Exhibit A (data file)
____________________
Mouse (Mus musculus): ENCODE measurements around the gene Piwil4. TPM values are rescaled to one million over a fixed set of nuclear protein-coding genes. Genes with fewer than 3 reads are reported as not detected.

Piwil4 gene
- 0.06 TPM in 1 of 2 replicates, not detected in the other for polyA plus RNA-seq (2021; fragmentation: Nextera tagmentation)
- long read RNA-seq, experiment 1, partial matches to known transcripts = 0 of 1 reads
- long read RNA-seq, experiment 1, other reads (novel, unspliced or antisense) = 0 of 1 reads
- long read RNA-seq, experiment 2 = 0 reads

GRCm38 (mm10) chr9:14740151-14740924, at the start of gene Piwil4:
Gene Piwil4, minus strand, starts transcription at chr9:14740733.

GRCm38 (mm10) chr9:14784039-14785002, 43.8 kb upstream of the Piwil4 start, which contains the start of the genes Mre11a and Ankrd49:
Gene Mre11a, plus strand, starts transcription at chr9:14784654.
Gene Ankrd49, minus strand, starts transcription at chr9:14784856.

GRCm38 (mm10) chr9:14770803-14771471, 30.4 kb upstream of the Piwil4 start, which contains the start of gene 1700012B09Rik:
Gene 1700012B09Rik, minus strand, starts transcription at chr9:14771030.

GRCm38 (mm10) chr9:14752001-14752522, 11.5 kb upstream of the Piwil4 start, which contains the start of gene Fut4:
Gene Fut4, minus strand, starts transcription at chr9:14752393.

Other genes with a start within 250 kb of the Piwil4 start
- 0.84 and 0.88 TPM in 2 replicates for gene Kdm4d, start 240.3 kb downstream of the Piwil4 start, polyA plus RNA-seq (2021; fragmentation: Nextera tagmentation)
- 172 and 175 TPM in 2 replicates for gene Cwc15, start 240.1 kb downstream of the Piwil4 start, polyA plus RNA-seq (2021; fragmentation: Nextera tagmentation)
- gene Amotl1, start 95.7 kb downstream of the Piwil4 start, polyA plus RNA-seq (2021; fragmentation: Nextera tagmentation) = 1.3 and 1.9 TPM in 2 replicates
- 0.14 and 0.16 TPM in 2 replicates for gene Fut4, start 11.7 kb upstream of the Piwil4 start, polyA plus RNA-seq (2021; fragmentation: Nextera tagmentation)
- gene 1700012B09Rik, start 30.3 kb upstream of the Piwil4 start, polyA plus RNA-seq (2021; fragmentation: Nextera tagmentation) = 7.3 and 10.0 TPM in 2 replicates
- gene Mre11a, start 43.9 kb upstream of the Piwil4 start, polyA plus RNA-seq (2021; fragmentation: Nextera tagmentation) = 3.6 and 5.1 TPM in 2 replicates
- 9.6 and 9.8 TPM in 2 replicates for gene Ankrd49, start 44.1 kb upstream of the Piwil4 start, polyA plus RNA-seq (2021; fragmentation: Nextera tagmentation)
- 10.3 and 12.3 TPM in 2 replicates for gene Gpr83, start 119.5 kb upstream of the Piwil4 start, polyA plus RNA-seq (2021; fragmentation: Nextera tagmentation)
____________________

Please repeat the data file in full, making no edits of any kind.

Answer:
Mouse (Mus musculus): ENCODE measurements around the gene Piwil4. TPM values are rescaled to one million over a fixed set of nuclear protein-coding genes. Genes with fewer than 3 reads are reported as not detected.

Piwil4 gene
- 0.06 TPM in 1 of 2 replicates, not detected in the other for polyA plus RNA-seq (2021; fragmentation: Nextera tagmentation)
- long read RNA-seq, experiment 1, partial matches to known transcripts = 0 of 1 reads
- long read RNA-seq, experiment 1, other reads (novel, unspliced or antisense) = 0 of 1 reads
- long read RNA-seq, experiment 2 = 0 reads

GRCm38 (mm10) chr9:14740151-14740924, at the start of gene Piwil4:
Gene Piwil4, minus strand, starts transcription at chr9:14740733.

GRCm38 (mm10) chr9:14784039-14785002, 43.8 kb upstream of the Piwil4 start, which contains the start of the genes Mre11a and Ankrd49:
Gene Mre11a, plus strand, starts transcription at chr9:14784654.
Gene Ankrd49, minus strand, starts transcription at chr9:14784856.

GRCm38 (mm10) chr9:14770803-14771471, 30.4 kb upstream of the Piwil4 start, which contains the start of gene 1700012B09Rik:
Gene 1700012B09Rik, minus strand, starts transcription at chr9:14771030.

GRCm38 (mm10) chr9:14752001-14752522, 11.5 kb upstream of the Piwil4 start, which contains the start of gene Fut4:
Gene Fut4, minus strand, starts transcription at chr9:14752393.

Other genes with a start within 250 kb of the Piwil4 start
- 0.84 and 0.88 TPM in 2 replicates for gene Kdm4d, start 240.3 kb downstream of the Piwil4 start, polyA plus RNA-seq (2021; fragmentation: Nextera tagmentation)
- 172 and 175 TPM in 2 replicates for gene Cwc15, start 240.1 kb downstream of the Piwil4 start, polyA plus RNA-seq (2021; fragmentation: Nextera tagmentation)
- gene Amotl1, start 95.7 kb downstream of the Piwil4 start, polyA plus RNA-seq (2021; fragmentation: Nextera tagmentation) = 1.3 and 1.9 TPM in 2 replicates
- 0.14 and 0.16 TPM in 2 replicates for gene Fut4, start 11.7 kb upstream of the Piwil4 start, polyA plus RNA-seq (2021; fragmentation: Nextera tagmentation)
- gene 1700012B09Rik, start 30.3 kb upstream of the Piwil4 start, polyA plus RNA-seq (2021; fragmentation: Nextera tagmentation) = 7.3 and 10.0 TPM in 2 replicates
- gene Mre11a, start 43.9 kb upstream of the Piwil4 start, polyA plus RNA-seq (2021; fragmentation: Nextera tagmentation) = 3.6 and 5.1 TPM in 2 replicates
- 9.6 and 9.8 TPM in 2 replicates for gene Ankrd49, start 44.1 kb upstream of the Piwil4 start, polyA plus RNA-seq (2021; fragmentation: Nextera tagmentation)
- 10.3 and 12.3 TPM in 2 replicates for gene Gpr83, start 119.5 kb upstream of the Piwil4 start, polyA plus RNA-seq (2021; fragmentation: Nextera tagmentation)